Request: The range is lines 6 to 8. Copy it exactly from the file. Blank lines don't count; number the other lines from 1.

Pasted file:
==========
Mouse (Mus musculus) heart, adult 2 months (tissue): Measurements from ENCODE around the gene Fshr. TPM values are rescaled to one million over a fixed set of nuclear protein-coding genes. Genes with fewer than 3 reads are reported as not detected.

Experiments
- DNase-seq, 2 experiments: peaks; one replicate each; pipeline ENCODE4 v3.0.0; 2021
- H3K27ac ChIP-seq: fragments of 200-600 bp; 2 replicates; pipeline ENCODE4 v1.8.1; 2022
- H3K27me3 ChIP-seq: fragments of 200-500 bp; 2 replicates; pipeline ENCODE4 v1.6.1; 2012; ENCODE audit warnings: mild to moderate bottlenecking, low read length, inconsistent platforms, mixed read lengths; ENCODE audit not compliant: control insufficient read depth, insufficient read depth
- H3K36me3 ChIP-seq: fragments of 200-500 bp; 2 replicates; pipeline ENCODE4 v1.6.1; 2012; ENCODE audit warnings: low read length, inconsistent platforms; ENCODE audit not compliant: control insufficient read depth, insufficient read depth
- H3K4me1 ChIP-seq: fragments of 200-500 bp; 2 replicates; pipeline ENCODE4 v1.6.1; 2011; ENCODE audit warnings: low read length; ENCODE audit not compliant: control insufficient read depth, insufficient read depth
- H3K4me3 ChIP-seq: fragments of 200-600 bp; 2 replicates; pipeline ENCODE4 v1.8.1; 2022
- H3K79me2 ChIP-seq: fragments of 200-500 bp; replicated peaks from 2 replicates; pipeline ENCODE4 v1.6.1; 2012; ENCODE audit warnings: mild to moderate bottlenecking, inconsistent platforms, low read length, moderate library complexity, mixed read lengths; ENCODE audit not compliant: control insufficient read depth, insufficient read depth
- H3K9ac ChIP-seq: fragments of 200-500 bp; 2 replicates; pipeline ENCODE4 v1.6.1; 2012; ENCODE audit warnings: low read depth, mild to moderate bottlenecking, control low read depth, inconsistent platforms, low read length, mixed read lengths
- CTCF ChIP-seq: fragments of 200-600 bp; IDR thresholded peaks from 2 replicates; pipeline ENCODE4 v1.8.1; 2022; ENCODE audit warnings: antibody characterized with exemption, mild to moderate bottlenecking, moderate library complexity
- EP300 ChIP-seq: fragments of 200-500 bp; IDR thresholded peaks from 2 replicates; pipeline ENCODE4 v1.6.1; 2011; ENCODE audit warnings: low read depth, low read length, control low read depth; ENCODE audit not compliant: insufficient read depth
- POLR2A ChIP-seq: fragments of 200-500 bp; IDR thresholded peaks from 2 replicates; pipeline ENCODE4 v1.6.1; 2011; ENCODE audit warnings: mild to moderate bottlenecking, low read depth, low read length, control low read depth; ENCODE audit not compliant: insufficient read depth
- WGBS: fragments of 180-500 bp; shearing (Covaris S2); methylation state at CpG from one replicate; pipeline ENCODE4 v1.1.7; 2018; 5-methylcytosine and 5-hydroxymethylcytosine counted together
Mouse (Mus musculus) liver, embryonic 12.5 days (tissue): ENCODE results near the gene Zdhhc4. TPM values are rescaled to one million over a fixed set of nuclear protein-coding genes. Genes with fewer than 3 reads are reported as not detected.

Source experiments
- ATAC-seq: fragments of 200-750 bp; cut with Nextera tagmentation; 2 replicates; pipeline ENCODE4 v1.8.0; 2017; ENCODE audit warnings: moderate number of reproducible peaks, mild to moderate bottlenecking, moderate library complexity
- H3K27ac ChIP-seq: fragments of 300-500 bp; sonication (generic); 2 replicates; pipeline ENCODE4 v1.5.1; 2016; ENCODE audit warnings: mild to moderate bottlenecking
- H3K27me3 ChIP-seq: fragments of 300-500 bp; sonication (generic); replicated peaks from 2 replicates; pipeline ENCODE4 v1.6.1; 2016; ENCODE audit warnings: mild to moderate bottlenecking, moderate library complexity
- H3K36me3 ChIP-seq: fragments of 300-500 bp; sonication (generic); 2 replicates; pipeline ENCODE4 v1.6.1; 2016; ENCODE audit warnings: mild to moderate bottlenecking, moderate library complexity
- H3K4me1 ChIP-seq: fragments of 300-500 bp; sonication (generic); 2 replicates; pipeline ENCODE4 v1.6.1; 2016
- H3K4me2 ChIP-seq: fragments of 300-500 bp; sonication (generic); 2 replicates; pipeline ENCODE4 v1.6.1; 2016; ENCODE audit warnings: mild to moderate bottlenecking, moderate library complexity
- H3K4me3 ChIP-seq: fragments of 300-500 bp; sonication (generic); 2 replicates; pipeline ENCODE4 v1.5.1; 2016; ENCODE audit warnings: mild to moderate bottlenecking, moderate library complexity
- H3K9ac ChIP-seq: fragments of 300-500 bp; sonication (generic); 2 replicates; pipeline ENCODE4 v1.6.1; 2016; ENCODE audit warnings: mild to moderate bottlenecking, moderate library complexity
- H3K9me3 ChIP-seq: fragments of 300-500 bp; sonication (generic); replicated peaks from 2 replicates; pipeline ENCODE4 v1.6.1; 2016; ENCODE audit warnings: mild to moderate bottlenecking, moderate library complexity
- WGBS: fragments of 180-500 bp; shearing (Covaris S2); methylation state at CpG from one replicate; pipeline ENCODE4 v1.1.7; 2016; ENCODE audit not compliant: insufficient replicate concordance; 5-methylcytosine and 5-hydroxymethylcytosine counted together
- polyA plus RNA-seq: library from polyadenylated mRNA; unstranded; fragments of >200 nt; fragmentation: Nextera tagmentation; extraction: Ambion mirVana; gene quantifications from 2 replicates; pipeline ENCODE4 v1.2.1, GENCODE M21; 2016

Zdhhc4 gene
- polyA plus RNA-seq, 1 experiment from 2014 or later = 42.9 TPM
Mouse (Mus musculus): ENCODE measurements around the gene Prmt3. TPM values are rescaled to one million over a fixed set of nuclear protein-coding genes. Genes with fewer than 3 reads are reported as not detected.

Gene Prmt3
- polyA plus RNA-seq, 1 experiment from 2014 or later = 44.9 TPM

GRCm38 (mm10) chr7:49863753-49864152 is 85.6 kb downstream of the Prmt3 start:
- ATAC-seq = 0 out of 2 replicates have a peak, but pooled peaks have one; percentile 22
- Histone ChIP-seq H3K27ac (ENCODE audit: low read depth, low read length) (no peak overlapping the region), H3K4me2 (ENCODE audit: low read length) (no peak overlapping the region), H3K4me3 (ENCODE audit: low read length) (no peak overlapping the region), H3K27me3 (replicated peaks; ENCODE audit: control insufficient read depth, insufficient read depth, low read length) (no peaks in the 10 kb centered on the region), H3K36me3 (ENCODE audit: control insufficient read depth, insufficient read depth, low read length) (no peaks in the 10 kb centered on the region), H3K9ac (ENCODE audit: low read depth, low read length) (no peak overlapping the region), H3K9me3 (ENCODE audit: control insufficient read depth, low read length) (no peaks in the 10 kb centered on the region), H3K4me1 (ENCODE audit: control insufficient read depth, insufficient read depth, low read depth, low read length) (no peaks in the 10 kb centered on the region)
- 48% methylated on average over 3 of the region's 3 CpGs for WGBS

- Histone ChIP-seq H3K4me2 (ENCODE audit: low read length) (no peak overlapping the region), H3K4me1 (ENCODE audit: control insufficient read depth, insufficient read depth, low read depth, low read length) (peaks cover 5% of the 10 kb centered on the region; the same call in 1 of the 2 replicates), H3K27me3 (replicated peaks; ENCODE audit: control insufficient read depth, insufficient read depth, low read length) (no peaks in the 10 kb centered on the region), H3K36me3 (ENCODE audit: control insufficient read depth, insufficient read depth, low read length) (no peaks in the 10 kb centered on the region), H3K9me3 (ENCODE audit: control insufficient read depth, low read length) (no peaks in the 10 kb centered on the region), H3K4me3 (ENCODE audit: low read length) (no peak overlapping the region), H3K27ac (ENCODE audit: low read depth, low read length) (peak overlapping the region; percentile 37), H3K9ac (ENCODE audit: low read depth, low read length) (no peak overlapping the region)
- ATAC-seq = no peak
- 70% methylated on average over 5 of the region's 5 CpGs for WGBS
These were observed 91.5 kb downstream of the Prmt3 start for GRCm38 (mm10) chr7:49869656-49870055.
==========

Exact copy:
- H3K36me3 ChIP-seq: fragments of 200-500 bp; 2 replicates; pipeline ENCODE4 v1.6.1; 2012; ENCODE audit warnings: low read length, inconsistent platforms; ENCODE audit not compliant: control insufficient read depth, insufficient read depth
- H3K4me1 ChIP-seq: fragments of 200-500 bp; 2 replicates; pipeline ENCODE4 v1.6.1; 2011; ENCODE audit warnings: low read length; ENCODE audit not compliant: control insufficient read depth, insufficient read depth
- H3K4me3 ChIP-seq: fragments of 200-600 bp; 2 replicates; pipeline ENCODE4 v1.8.1; 2022